Nymphomaniac: Vol. II (2013, Lars von Trier)
Previously on Nymphomaniac: Charlotte Gainsbourg’s sunset-demanding sex maniac Joe in a bad way, found splayed in an alley, discovered and taken in by a Nice Guy in love with his own endless stream of A Prairie Home Companion dialogue. She told the story of discovering her cunt, having a contest to seduce men on a train, reuniting with and losing her first lover, being confronted by a wronged wife (presumably one of many), losing her father, having a baby, practicing polyphony, and losing the ability to feel anything. This week, the exciting conclusion of Lars von Trier’s bizarre personal narrative of pleasure, sorrow and lurid self-hatred. Is it interesting and highly watchable? You bet — taken as a whole, Nymphomaniac is one of the breeziest films of such extravagant length ever made. Is it as layered with meaning and nuance as we’d all like it to be? Well, that’s up to you. It seems more likely that the writer-director is just having fun here.
As in the first half, this conclusion to the picture embodies several remarkable scenes. Broadly, the audio essays and digressions from Stellan Skarsgård continue to amuse and annoy while Joe takes us from a loss of clitoral response in her twenties (at which point she is still played by the quite remarkable Stacy Martin) to the ugly place in which we first met her a couple of decades later. For the most part, Nymphomanic is a black comedy above all else, but as ever, Trier can be counted on for some extraordinarily harrowing moments. The strongest of many highlights this time is an extremely uncomfortable sequence involving a loan-sharking Joe’s uncloseting of a tied-up pedophile; attempting to find his weakness, she rattles off every Literotica sex fantasy she can think of before finally hitting on the one that, against his wishes and tears, gives him a hard-on — a graphic narrative about a little boy. It is, to put it mildly, a difficult thing to sit through but also dramatically about as brilliant and complex as any scene this director has ever shot. Nearly as thought-provoking (or, depending on your attitudes, simply blankly provocative) is Joe’s unexpected response to this revelation.
Trier’s construction of Joe as a character has some contrived machinations but it also is a surprisingly fair investigation of someone whose behavior and thoughts constitute a personification of the darkest, dirtiest thoughts of many of us. It’s certain that this includes Trier himself. One reason the inner workings of Joe seem a little too organized, perhaps, is how the entire film is structured in chapters. That’s true of most Lars von Trier movies and always has been, but since each highlights a specific aspect of Joe’s history and personality, it does have the effect of feeling like this is an act of explication more than narrative. Nonetheless, that is explication achieved through what’s essentially a collection of fascinating, gripping short films — some of them great. It’s hard not to look upon the result as a major achivement even if it seems its whole is less than its sum.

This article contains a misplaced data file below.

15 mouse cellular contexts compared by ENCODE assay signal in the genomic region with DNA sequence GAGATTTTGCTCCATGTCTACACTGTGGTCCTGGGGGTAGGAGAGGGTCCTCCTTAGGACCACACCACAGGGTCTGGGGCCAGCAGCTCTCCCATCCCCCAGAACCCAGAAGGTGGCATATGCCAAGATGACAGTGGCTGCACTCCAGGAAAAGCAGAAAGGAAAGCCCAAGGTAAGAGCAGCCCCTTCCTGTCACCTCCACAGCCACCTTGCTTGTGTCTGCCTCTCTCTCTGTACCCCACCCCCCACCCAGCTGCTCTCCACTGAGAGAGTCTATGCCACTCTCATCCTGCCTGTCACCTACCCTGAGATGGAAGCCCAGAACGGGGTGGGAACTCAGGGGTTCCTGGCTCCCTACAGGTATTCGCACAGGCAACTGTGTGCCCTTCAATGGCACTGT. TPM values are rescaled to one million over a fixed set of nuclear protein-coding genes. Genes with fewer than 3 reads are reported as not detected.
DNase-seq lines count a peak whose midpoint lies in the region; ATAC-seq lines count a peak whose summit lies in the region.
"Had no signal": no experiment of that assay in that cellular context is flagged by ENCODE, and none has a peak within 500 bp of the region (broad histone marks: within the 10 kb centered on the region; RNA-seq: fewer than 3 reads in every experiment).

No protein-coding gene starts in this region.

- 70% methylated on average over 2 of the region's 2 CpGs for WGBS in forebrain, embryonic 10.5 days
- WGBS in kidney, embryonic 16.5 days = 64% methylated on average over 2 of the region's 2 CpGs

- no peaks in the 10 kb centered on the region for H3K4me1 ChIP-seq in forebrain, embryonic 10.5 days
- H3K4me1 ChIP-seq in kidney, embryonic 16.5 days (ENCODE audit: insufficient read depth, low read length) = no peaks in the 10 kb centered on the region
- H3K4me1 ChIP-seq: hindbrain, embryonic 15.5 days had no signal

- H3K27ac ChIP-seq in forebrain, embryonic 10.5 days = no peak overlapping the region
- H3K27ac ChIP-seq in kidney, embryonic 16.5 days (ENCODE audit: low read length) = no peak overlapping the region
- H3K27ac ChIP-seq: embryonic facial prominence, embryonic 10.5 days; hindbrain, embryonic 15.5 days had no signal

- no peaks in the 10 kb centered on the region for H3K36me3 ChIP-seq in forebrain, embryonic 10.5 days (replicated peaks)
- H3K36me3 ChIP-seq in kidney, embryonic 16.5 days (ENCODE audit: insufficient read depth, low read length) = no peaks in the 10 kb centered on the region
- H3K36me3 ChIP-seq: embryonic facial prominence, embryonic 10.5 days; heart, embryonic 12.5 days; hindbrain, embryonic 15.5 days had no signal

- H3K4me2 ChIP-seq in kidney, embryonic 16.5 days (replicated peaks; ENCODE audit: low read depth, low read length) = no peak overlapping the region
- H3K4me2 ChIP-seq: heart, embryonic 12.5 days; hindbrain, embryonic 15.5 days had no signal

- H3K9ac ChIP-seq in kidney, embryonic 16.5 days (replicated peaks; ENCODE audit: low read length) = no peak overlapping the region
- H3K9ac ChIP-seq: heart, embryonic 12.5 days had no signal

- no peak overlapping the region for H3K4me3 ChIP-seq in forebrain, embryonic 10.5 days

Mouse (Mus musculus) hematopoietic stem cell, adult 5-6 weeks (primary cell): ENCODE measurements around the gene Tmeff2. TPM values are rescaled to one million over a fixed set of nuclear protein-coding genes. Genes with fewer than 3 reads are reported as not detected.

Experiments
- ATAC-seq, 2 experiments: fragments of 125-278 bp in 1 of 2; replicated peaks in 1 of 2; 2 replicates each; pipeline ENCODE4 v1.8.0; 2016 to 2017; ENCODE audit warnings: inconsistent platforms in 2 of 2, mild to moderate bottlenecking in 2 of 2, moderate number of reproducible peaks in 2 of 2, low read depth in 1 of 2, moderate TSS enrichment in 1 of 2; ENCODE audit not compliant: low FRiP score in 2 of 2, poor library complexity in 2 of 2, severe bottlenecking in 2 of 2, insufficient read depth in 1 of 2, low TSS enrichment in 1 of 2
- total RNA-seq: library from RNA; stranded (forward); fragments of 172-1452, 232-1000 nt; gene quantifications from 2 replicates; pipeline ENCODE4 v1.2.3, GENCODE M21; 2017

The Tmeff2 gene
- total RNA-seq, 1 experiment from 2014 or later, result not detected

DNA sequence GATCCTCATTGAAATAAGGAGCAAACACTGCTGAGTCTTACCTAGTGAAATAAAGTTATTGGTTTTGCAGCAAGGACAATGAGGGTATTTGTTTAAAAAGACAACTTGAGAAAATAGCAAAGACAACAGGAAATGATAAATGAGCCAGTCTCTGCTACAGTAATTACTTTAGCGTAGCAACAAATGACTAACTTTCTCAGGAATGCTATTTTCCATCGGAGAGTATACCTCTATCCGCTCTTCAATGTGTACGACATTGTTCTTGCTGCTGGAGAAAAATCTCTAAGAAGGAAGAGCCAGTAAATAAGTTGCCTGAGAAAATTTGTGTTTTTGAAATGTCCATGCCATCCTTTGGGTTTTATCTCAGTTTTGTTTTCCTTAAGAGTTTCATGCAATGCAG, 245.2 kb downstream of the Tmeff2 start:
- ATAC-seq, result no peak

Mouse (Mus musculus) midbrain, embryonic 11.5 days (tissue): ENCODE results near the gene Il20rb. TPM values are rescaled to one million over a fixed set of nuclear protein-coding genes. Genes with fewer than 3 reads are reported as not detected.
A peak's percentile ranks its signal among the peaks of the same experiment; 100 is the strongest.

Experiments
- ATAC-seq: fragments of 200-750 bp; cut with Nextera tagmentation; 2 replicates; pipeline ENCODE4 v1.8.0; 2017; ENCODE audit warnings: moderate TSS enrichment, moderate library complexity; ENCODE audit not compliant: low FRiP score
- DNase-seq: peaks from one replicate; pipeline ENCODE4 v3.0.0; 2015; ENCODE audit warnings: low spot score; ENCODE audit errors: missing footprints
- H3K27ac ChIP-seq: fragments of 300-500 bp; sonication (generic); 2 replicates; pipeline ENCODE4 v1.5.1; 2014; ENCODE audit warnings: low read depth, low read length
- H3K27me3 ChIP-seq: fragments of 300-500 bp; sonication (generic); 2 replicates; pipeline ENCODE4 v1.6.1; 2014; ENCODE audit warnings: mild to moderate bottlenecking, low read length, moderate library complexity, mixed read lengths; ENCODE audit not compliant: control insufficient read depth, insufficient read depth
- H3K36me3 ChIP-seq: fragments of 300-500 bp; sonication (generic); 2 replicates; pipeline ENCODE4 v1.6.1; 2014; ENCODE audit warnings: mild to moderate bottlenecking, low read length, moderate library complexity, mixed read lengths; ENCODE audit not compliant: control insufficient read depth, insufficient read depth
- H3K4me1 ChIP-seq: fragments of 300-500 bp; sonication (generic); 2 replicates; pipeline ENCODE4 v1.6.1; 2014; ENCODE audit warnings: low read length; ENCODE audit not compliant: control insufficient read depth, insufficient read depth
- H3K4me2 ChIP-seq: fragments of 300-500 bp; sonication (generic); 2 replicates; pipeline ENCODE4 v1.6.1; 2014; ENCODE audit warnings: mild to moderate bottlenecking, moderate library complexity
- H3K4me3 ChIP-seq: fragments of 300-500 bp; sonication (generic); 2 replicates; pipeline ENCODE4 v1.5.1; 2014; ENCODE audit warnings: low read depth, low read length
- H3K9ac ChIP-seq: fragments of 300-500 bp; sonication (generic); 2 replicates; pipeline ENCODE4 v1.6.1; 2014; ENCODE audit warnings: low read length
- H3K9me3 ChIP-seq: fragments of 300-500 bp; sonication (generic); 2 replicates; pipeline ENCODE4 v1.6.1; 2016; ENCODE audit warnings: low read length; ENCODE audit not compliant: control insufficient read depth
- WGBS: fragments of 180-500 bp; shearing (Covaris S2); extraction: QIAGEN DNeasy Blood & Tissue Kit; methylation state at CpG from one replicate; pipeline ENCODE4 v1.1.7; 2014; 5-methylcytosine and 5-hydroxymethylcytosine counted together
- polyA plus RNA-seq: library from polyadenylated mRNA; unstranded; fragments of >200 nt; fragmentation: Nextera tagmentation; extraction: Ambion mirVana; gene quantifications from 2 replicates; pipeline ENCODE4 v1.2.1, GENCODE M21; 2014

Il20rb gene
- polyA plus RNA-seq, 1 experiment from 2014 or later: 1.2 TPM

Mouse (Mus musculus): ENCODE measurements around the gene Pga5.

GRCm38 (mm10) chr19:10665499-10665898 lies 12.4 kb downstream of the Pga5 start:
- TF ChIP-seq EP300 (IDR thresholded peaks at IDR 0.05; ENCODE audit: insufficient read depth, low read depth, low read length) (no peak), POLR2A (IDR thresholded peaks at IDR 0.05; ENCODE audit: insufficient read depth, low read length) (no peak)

In Vol. 2, the most inspired, bold and uncompromising “chapter” is that graphically involving Joe’s delving into BDSM. As shot with an eye to both the menace implied to a large part of society by sadomasochism but also with a keen awareness of its inherent eroticism — a tightrope he walks brilliantly throughout both films, as does his cast — it’s his uniquely emotional, mysterious, puzzling and extensively detailed chronicle of a meet-cute between Joe and a basement-dwelling male dom whose harsh work upon her draws blood under the harsh lights of a room as sparse and bright as the hotel room at the end of 2001 and results in, at last, an orgasm. Joe’s actions herein should by all logic inspire our ire, as she expects, yet her base nature is still too clear and comprehensible to sacrifice our sympathies. (And there’s even a clever Antichrist reference, suggesting that not even Trier is taking any of this as seriously as his reputation implies.)
Making liberal use of narrative techniques that seem to belong to 19th century literature (or to Wes Anderson if his moods were about 5,000 times more warped), Trier mostly just reasserts himself as a master of telling an absorbing story very methodically — and here he isn’t telling just one but several, to the film’s benefit and detriment. The last forty-five minutes that sink Joe into a crime underworld are so rich they feel downright rushed, giving us an engrossing plot that could have been expanded to feature length all by itself. Otherwise, there’s nothing here quite as mesmerizing as the Uma Thurman cameo or the train competition in Vol. 1 and there’s a good bit less deadpan humor, but the punchline is great — underlining simultaneously the bitter cynicism you likely expected when the film started, but also letting Joe have her redemption in a strange way: she can’t change her nature, and ultimately maybe that’s all right.
Honestly, it feels wasteful to have to “compare” the two parts. It makes very little sense for them to have been split in the first place. Nymphomaniac as a whole is a clever, funny and bizarre enterprise well in keeping with this filmmaker’s taste for fringe humanity and perverse experimentation. That it isn’t particularly sexy is possibly its greatest achievement. I still lament that this whole project, good as it is, seems a step backward from the genuinely devastating emotional turmoil of Antichrist and Melancholia, but it’s great anyway to see the director — one of the brightest in the world today — in such a playful mood.